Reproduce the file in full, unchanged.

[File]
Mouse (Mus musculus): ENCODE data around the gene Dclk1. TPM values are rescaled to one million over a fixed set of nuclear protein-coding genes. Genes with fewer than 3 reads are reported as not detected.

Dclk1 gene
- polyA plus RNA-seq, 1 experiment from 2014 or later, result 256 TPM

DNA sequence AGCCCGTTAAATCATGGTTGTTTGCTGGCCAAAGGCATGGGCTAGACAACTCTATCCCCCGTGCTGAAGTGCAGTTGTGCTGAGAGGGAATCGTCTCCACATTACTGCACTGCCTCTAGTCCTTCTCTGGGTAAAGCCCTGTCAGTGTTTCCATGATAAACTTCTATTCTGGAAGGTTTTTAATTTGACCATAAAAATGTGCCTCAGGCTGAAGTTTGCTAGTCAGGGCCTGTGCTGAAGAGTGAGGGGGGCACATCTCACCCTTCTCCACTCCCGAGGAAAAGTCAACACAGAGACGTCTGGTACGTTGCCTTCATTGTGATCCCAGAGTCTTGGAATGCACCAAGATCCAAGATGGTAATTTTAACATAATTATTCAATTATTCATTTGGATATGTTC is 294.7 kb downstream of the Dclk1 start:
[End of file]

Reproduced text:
Mouse (Mus musculus): ENCODE data around the gene Dclk1. TPM values are rescaled to one million over a fixed set of nuclear protein-coding genes. Genes with fewer than 3 reads are reported as not detected.

Dclk1 gene
- polyA plus RNA-seq, 1 experiment from 2014 or later, result 256 TPM

DNA sequence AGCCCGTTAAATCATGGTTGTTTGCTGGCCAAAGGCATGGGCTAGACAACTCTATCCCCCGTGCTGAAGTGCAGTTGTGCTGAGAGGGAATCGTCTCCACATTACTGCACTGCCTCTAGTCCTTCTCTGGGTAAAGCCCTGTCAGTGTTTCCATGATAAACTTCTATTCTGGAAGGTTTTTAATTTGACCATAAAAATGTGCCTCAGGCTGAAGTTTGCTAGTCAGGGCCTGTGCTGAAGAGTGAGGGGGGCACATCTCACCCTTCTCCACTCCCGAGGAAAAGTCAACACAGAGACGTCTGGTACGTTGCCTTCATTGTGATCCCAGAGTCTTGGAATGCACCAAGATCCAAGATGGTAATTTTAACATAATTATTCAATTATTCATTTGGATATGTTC is 294.7 kb downstream of the Dclk1 start: